"Red/Green" oil on canvas, 48" x 60" 1979


By Helen A. Harrison
March 28, 1982
OLD WESTBURY The struggle of women to establish the validity of art arising from what, in a less charitable era, would have been called their "condition" is now history, but the questions raised in that struggle continue to be debated. We must still ask, for example, whether there is a specifically feminine bias toward decoration, handicraft and pattern-making, and if the use of particular materials and subjects indicated that the artist is female rather than male.
"Home Work," an exhibition organized by the artist Harmony Hammond for the National Women's Hall of Fame in Seneca Fall, N.Y., and now on view at the Wallace Gallery of the State University College at Old Westbury, asserts that women's everyday experience can provide valid subject matter for so-called "high-art," and that homely themes exert a strong, animating influence on many women who are artists.
The show is admittedly narrow in its scope, featuring only works by artists who have received fellowships from the Creative Artists Public Service Program and included in its Visual Arts Referral Service. As Miss Hammond explains in her catalogue notes, she has chosen to focus on artists who deal directly with "a common denominator of shared experience as women in this society," while providing as much variety in style, materials and techniques as the available examples would allow.
Considering the individual works in relation to the broader issues mentioned above, one is bound to conclude that some of the connections are clear and instructive, while others seem at best tenuous. Some of the artists refer overtly, either by imagery or medium, to the shared experience of hearth and home. But some appear less preoccupied by what the curator would have us perceive as the affirmation of women's collective culture.
In the former category, Miriam Schapiro is among the most ardent proponents of the synthesis of formalist art concepts and feminist raw materials. "The Architectural Basis," her montage of lace handkerchiefs organized in a grid format, makes a statement that is a much political as artistic. While consciously evoking the handkerchief's sentimental overtones, she takes it out of its normal intimate and feminine context by incorporating it as a high-art motif, much as Picasso elevated a scrap of newspaper by making it part of a Cubist collage.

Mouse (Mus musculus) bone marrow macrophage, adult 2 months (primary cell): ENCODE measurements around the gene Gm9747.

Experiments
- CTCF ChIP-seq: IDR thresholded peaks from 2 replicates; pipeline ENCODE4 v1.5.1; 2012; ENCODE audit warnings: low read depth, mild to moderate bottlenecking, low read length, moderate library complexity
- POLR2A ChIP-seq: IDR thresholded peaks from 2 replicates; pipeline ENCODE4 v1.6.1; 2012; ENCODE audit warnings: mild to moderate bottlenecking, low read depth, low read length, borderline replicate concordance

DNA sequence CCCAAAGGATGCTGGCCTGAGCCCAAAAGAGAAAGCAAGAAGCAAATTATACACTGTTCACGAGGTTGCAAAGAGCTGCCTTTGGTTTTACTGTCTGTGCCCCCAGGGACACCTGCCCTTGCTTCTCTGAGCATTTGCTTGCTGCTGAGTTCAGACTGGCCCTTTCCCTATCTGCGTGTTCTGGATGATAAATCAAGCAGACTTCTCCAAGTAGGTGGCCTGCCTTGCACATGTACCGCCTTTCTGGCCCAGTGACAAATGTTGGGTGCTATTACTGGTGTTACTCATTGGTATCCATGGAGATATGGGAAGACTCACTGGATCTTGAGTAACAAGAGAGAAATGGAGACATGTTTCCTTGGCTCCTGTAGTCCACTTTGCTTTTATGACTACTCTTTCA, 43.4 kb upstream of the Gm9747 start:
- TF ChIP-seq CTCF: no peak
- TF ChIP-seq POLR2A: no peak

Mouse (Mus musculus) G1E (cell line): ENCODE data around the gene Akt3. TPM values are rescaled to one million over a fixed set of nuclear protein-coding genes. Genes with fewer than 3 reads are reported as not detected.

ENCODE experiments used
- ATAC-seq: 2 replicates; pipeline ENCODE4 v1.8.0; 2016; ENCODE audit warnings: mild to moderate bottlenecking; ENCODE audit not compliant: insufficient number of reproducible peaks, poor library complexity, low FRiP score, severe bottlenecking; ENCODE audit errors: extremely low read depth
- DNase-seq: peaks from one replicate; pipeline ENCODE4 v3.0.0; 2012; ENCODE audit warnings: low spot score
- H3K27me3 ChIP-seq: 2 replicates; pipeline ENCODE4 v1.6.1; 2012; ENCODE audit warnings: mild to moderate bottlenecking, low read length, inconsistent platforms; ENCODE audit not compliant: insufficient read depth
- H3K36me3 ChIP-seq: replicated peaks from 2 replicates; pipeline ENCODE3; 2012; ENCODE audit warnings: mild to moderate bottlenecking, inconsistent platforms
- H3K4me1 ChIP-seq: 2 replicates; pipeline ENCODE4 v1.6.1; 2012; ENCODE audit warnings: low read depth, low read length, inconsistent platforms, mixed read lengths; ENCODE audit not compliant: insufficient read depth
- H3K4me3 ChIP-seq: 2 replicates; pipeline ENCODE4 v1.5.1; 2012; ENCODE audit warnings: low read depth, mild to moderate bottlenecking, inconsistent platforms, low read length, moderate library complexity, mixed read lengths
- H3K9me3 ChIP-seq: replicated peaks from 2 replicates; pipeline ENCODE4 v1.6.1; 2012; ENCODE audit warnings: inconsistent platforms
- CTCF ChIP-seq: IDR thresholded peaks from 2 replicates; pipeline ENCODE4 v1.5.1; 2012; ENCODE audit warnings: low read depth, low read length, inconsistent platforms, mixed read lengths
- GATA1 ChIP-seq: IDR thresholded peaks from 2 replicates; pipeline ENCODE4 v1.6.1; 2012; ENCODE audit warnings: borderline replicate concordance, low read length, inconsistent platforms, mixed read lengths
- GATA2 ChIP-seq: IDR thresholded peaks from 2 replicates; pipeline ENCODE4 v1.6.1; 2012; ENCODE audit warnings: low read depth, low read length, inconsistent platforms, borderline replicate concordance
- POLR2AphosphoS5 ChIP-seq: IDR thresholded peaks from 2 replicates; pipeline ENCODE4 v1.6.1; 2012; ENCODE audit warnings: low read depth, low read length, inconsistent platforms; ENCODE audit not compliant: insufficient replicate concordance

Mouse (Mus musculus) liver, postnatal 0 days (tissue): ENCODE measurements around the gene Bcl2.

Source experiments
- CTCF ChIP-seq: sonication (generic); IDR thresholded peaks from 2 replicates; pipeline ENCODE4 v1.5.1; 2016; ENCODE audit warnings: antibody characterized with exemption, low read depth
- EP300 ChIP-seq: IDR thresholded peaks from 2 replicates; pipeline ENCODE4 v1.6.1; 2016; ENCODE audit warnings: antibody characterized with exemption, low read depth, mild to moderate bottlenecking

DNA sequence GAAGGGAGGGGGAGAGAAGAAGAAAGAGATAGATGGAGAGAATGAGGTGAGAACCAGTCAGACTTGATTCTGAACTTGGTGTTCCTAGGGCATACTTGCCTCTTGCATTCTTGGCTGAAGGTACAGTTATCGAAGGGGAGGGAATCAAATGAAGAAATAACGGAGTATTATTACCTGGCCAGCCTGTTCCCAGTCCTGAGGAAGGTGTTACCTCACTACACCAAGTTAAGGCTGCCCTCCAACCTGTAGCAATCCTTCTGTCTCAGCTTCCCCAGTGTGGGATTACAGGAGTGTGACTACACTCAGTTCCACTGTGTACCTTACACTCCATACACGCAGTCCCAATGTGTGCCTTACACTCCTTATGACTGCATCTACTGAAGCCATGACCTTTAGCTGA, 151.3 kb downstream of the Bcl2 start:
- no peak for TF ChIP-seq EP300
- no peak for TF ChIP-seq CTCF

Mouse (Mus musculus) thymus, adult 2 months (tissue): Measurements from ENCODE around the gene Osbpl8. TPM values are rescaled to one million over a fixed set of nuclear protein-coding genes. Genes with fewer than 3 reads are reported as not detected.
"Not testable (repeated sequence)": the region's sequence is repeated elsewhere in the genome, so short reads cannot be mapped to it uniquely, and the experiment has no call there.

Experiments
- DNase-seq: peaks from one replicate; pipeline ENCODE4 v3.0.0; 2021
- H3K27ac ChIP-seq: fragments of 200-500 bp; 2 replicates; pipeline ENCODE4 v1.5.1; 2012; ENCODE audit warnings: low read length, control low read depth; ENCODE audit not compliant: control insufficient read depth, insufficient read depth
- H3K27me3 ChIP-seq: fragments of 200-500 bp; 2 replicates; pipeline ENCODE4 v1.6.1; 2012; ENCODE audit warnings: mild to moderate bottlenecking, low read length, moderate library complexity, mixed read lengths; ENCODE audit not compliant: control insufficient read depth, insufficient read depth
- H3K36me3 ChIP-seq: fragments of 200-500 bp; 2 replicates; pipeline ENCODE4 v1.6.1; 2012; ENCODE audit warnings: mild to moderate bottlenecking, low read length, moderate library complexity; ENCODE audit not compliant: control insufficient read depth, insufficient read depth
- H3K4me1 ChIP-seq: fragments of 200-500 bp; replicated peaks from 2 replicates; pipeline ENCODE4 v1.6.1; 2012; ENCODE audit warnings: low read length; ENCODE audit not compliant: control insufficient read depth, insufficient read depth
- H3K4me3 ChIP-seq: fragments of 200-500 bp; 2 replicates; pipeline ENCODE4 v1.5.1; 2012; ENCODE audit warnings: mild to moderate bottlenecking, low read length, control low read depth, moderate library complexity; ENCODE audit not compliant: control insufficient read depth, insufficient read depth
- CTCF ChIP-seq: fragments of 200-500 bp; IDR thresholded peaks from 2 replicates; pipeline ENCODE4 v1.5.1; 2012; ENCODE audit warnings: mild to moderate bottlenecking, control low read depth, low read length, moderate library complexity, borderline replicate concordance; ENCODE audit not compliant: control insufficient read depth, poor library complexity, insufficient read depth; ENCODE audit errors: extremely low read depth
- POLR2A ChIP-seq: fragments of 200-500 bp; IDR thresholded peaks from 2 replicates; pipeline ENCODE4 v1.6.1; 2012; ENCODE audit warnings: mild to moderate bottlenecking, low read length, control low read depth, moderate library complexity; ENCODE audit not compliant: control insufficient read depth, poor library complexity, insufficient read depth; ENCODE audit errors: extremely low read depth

In Dee Shapiro's work, however, the relevance of her grid structures and seemingly decorative patterns is more difficult to relate to the show's aims. Although her "Paper Quilt," an arrangement of 72 color Xerox prints, has been given a suitably homey title, its complex formal variations are the product of mathematical calculation and the manipulation of modern duplicating technology. Her dense and richly textured painting "Red Right Return" is even less relevant to the theme, except insofar as its asserts
On one level, Joyce Kozloff's ceramics are about reappraising the validity of decoration and craft, but on another, their derivation from Moorish and Islamic sources divorces them from modern American home life.
Even the use of traditionally feminine materials, fabric in particular, is not enough to make all the works fit comfortably into a domestic context. One would be hard pressed to think of a homely analogy for Paula Tavins's stained canvas pouches, or even the shredded cloth bag by Miss Hammond.
The shimmering sculptural boxes by Jane Kaufman may use beads and velvet, but these materials are unlikely to have been casually at hand in the sewing box. Her objects are a long way from the stitchery pictures using found objects that have always been regarded as women's busywork. To insist that their materials make them inherently domestic would be like asserting of wood.
The show seems constantly to be contradicting itself in this manner, forcing us to question each assumption by referring to the specific works chosen to illustrate its premises. The selection of still life's and interiors, like the fabric pieces, includes good examples of "what surrounds women in their daily lives," but also more traditional works that in another show would appear relatively neutral and free of specific feminist meaning.

Having seen hundreds, if not thousands, of paintings and drawings by men featuring kitchen tables laden with canned goods and chinaware carefully arranged on washstands, one has to conlude that the artistic examination of such subjects extends well beyond the boundaries of both domesticity and feminism.
Even the show's one portrait painter strikes an equivocal note. Despite the fact that Diane Marsh's two canvases show women seated in at most rhythms of color and composition, any inferences we might draw about the women's situation, both physical and psychological, in the home setting are subjugated, or would be if we were not led to believe that these works are supposed to represent a feminist viewpoint.
The precedent of Whistler's "Arrangement in Gray and Black No. 1" comes immediately to mind as an example of how an artist's formal experimentation with a common domestic tableau is consitently injected with estra-esthetic content by those determined to read it as "Mother" rather than art.

This is not to deny that the issues of subject and medium as determined by women's experience are important and should be explored. One feels rather that this show has not focused clearly enough on these issues.
By its very diversity, however, it does at least indicate that the range of creative expression among today's female artists has been extended to include themes and media that were previously ignored or undervalued. The fact that we have some difficulty in identifying their presumed "femininity" shows how far our own horizons have been broadened.
"Home Work" will be on view through April 8. The gallery is open Mondays, Tuesdays, Thursdays and Fridays from 1 to 5 P.M. and Saturdays from 11 A.M. to 5 P.M.